My house is $70,000 under water and I am planning a strategic default. I look at it as a bad investment. The house is my sole residence, and has never been refinanced. My concern is the IRS. I worry about the IRS taxing me on the difference between what I owe on the house, and whatever the bank gets for it. I'm told the difference may be considered taxable income. Would I likely receive a form 1099 from the IRS? Can I file a form 982 to make the "income" from the 1099 non-taxable?
Real Estate Attorney
Tax laws have been changed to protect foreclosed homeowners from paying taxes on the so-called "profit" in not having to pay off the loan. You are safe to default this coming year under theMortgage Forgiveness Debt Relief Act of 2007.
The response given is not intended to create, nor does it create an ongoing duty to respond to questions. The response does not form an attorney-client relationship, nor is it intended to be anything other than the educated opinion of the author. It should not be relied upon as legal advice. The response given is based upon the limited facts provided by the person asking the question. To the extent additional or different facts exist, the response might possibly change. Attorney is licensed to practice law only in the State of California. Responses are based solely on California law unless stated otherwise.
You possibly can. This will not be recognized income under Section 108(a)(1)(E) if:
the indebtedness discharged is qualified principal residence indebtedness which is discharged before January 1, 2013.
So recognition of income will likely not be an issue. Use the Form 982, and just make sure you check the proper box in 1(e).
Under the federal Mortgage Debt Forgiveness Tax Relief Act of 2007 (applicable till the end of 2012), you might not need to pay any income tax on canceled debt (which is the unpaid loan balance that is forgiven by lender) resulting from a foreclosure, short sale or deed in lieu of foreclosure if you as the borrower satisfy certain conditions for mortgage tax relief (e.g., principal residence, owned for at least 2 years, debt amount of $2 million or less).
IRS Code section 121 defines "principal residence" as: ". . . during the 5-year period ending on the date of the sale or exchange, such property has been owned and used by the taxpayer as the taxpayer's principal residence for periods aggregating 2 years or more. " In short, if you lived in a home you own for 2 of the past 5 years from the date of sale, it is considered a principal residence. Simply go back 5 years from the date of the sale and if you lived in the home for a total of 2 years, it qualifies as a primary residence.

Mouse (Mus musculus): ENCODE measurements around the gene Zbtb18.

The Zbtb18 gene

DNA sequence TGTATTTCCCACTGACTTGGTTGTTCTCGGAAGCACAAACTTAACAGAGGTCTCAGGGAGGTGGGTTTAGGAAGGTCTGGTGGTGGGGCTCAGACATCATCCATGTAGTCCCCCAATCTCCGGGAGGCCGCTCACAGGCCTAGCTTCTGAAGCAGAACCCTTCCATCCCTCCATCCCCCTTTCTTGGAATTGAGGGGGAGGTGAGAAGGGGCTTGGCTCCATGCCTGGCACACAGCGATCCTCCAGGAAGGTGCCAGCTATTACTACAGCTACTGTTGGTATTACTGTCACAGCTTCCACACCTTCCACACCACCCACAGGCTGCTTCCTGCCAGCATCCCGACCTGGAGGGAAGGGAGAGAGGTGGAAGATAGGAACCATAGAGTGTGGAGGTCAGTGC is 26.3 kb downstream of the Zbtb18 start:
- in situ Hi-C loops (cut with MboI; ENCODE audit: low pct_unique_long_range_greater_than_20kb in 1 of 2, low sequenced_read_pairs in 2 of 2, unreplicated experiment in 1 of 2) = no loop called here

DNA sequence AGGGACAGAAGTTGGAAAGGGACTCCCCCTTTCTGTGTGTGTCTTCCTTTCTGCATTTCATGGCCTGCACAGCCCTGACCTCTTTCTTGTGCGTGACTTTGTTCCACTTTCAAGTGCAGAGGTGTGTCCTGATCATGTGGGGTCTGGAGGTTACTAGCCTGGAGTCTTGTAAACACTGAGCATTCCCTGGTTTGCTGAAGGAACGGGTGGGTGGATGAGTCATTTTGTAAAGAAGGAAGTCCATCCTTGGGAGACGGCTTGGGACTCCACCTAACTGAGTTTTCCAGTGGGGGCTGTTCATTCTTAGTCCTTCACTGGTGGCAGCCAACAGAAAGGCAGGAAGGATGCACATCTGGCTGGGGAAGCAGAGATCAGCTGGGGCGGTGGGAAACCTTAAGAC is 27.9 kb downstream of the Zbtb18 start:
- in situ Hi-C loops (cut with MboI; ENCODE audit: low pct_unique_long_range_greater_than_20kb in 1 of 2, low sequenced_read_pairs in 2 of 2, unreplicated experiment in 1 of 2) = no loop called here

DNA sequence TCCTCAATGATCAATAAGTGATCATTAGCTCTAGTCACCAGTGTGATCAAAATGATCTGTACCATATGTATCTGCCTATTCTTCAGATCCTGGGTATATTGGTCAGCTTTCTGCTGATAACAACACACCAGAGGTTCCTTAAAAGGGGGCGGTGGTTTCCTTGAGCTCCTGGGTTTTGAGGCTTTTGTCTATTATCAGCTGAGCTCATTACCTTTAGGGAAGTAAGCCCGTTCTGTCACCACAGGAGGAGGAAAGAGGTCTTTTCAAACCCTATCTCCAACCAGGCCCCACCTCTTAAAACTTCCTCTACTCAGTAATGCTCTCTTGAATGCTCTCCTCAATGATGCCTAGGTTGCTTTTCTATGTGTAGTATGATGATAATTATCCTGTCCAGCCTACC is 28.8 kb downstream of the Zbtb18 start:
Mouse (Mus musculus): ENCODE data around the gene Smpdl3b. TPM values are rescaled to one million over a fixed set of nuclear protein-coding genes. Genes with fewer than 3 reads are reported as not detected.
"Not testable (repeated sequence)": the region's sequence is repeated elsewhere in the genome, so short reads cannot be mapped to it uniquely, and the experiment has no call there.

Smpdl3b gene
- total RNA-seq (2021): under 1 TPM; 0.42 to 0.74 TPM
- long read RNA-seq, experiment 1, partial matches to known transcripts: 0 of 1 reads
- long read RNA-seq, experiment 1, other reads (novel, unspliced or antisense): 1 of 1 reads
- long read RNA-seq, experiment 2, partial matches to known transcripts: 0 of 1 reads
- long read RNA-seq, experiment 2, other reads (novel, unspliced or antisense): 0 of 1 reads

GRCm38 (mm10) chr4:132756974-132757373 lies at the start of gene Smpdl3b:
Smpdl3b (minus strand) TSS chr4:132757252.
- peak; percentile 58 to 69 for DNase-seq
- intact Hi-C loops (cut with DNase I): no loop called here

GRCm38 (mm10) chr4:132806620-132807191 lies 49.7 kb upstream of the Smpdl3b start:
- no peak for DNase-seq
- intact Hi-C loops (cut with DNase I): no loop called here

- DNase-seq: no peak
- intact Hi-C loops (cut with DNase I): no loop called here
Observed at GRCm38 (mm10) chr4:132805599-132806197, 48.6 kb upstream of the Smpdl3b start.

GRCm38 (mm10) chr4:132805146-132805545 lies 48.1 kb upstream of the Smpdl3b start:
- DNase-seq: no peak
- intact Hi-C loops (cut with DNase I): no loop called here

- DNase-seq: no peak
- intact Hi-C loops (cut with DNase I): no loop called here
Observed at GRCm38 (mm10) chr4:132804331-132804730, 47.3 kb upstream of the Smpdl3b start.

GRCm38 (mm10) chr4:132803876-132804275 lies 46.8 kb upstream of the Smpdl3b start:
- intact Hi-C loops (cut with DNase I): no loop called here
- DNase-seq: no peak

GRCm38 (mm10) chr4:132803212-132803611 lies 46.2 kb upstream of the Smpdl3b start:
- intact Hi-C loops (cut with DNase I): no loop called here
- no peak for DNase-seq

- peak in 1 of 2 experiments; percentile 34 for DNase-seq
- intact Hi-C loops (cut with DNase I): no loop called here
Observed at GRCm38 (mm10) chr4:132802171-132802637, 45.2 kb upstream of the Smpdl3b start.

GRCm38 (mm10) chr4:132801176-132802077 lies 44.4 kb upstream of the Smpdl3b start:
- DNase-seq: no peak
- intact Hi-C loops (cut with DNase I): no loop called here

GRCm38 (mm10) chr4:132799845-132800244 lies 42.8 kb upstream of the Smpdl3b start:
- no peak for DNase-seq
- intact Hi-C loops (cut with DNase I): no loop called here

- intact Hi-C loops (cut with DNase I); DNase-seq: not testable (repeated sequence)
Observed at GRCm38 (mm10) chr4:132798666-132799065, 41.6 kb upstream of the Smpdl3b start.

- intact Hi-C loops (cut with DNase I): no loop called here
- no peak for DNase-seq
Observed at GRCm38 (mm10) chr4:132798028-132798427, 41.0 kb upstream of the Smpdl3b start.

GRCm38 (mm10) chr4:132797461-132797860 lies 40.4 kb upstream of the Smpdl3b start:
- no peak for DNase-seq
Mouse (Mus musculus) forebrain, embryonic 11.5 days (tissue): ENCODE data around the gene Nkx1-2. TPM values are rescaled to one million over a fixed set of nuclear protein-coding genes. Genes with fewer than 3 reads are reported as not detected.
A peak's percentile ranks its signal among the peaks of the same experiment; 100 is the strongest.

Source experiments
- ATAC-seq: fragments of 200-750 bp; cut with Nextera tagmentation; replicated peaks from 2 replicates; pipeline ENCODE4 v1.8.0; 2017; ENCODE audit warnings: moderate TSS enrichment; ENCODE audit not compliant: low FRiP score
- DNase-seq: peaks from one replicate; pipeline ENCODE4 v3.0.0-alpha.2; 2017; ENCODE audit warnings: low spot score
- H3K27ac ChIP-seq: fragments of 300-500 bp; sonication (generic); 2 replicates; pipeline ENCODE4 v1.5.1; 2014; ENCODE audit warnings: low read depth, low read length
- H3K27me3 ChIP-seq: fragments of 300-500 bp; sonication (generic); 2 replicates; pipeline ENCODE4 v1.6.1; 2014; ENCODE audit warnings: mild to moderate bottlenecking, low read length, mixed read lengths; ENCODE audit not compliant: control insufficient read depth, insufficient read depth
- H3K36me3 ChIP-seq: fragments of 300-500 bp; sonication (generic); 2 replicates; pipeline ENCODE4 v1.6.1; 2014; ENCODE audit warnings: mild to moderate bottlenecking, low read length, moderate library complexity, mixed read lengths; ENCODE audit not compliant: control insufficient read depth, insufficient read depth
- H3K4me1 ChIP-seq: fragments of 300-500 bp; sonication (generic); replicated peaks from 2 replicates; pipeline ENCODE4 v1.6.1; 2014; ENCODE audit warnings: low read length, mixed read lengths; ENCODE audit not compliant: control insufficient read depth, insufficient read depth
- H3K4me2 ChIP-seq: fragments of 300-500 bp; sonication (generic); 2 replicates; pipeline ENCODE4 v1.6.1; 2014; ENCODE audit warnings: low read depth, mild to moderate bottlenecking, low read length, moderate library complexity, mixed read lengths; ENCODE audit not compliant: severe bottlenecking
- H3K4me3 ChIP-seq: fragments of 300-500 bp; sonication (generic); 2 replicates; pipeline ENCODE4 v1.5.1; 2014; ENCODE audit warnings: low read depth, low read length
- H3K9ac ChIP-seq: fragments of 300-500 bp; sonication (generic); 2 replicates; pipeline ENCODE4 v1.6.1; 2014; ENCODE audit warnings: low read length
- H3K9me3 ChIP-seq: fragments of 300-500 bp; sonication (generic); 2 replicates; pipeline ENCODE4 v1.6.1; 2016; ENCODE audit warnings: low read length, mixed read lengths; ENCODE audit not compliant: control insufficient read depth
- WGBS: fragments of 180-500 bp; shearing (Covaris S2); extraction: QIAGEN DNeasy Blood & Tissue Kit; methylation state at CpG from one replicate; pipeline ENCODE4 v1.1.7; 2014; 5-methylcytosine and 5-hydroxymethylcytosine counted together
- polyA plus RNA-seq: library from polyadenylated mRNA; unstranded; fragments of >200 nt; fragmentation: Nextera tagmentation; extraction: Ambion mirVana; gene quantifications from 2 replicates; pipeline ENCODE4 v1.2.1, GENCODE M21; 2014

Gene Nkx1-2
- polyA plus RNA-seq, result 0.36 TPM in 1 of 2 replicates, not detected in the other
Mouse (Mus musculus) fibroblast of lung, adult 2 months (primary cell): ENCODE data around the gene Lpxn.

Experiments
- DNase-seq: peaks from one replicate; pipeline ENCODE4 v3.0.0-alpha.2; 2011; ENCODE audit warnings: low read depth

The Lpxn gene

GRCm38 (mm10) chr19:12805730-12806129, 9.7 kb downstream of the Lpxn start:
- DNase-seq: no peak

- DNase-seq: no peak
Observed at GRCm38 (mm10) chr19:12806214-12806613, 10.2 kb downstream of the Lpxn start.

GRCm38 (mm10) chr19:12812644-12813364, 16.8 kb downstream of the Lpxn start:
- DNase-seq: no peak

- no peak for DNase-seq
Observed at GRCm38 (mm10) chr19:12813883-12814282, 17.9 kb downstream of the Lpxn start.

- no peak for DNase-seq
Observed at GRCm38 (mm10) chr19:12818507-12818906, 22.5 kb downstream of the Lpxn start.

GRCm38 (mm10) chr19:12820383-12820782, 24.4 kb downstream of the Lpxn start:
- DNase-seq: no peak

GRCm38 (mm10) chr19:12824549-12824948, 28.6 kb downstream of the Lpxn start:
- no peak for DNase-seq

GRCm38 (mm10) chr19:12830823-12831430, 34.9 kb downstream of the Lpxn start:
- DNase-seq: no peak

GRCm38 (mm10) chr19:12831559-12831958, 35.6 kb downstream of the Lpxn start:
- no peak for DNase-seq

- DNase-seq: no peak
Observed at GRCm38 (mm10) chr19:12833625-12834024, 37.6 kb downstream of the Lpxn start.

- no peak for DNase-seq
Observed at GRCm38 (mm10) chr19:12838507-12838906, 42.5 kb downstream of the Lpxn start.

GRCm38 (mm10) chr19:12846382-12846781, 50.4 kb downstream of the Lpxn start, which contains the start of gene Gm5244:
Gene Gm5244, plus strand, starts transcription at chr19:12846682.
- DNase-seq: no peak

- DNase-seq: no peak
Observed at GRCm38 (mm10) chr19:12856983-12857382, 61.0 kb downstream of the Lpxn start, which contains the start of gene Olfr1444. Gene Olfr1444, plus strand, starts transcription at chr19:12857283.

For more information on debt foregiveness and 1099-C, see:
The information presented here is general in nature and is not intended, nor should be construed, as legal advice. This posting does not create any attorney-client relationship with the author (who is only admitted to practice law in the State of California). For specific advice about your particular situation, consult your own attorney.
1 found this helpful
6 lawyers agree
There are a number of exclusions to remove cancelled debt as income. The provisions mentioned in the prior posts - but also, insolvency. If you were technically insolvent at the time the debt was cancelled - that is your liabilities are greater than the fair market value of all your assets- an exclusion is available and may apply.
This is not really a tax response, but it is very much worth noting. I've seen quite a few people go through a strategic default and no one gave them the advice that they should get a deficiency waiver from the bank. The deficiency waiver says that the bank relinquishes its right to come after you for any of the unpaid debt. Receiving a 1099 for the forgiving debt does NOT release you from the debt.
You need to negotiate this with the bank and the bank may require you to pony up a little more money to get the waiver. This will be money well spent.
What we are seeing in Florida is the banks are selling the defaulted mortgages in bulk to collection agencies for pennies on the dollar. The collection agency then uses aggressive tactics to collect on the unpaid part of the mortgage. They can lien other assets, garnish wages, etc, etc. It can be real nasty for someone like yourself that could have paid the debt but did not.
I hope this adds a little useful information to the prior good answers.
1 found this helpful
5 lawyers agree